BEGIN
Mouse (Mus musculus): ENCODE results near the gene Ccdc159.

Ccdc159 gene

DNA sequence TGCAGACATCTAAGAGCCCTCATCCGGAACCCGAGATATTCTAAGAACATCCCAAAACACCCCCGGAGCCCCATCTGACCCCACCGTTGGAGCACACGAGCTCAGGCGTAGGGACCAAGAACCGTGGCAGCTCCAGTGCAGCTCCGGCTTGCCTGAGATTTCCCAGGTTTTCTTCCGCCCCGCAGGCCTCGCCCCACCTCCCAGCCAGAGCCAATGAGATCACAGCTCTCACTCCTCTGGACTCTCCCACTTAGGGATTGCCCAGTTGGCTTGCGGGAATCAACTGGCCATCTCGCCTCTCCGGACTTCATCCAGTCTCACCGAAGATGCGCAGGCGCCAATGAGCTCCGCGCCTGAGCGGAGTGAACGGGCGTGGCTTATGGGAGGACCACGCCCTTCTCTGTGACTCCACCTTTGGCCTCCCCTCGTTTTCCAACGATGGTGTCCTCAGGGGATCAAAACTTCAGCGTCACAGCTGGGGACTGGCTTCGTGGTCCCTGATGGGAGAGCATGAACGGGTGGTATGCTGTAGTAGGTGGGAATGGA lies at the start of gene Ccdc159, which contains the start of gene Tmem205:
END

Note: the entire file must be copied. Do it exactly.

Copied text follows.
Mouse (Mus musculus): ENCODE results near the gene Ccdc159.

Ccdc159 gene

DNA sequence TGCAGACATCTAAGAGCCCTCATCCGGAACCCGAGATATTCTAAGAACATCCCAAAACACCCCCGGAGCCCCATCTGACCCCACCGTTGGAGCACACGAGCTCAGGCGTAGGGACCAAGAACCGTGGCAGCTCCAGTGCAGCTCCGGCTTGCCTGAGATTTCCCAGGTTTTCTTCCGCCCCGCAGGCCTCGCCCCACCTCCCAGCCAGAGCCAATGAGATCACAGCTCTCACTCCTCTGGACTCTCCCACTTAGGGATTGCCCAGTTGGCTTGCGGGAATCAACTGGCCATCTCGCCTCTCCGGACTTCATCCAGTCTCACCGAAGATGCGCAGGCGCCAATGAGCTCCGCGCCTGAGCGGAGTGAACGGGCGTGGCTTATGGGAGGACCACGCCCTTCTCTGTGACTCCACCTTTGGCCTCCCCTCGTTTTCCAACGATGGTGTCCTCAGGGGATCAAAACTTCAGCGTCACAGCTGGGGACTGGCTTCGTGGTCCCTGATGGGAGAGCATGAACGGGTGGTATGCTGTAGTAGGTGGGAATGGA lies at the start of gene Ccdc159, which contains the start of gene Tmem205: